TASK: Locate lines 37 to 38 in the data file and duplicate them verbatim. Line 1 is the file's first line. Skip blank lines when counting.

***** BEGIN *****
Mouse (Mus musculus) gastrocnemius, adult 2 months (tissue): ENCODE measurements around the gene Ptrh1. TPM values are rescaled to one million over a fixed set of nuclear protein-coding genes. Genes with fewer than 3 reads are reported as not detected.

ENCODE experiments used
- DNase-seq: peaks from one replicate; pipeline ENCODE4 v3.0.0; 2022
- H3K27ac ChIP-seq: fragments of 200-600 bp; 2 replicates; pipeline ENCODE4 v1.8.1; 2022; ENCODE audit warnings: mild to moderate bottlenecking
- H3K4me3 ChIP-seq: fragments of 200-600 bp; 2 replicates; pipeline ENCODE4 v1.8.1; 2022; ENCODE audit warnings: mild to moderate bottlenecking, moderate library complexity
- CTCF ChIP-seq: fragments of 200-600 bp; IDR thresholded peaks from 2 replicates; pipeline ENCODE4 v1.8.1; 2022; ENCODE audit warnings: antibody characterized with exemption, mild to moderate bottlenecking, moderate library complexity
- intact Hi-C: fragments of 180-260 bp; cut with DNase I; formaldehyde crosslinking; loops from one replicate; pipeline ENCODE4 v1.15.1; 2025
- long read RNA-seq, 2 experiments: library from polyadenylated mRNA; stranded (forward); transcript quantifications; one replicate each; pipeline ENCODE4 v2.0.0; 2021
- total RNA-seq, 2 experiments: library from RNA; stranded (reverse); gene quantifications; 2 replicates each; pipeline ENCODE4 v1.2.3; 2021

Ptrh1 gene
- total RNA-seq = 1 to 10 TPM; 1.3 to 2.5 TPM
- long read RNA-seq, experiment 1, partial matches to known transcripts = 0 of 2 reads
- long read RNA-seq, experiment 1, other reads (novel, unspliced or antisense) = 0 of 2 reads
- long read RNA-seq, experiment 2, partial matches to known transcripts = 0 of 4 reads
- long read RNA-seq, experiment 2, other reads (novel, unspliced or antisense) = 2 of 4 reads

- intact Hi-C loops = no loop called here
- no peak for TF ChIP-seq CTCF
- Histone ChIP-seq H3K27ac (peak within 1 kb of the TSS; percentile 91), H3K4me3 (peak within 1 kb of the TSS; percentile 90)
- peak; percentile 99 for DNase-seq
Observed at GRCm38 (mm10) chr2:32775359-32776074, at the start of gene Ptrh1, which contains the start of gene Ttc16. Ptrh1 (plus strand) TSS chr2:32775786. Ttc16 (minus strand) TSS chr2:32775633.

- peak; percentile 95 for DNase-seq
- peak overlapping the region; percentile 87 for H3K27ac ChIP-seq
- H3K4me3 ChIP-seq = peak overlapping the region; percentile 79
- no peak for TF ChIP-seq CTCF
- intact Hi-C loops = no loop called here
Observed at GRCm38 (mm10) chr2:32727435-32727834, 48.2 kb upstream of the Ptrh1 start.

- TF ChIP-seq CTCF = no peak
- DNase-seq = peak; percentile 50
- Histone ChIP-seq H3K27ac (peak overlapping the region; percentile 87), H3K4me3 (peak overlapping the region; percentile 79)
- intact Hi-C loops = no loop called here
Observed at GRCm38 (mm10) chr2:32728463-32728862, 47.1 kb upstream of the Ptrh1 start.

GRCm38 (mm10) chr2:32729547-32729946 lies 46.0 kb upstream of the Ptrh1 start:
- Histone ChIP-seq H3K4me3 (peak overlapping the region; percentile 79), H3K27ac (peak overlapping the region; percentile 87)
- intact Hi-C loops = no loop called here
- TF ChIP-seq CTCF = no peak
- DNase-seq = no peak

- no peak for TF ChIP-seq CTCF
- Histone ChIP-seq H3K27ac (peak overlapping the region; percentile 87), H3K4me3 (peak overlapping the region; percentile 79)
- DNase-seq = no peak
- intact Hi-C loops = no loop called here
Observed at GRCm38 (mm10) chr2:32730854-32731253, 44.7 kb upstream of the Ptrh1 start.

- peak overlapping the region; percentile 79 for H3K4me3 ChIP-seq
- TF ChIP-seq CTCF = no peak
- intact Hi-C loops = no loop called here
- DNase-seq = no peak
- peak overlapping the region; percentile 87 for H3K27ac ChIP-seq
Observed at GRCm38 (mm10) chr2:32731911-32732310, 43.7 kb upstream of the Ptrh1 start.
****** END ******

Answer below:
- no peak for TF ChIP-seq CTCF
- Histone ChIP-seq H3K27ac (peak overlapping the region; percentile 87), H3K4me3 (peak overlapping the region; percentile 79)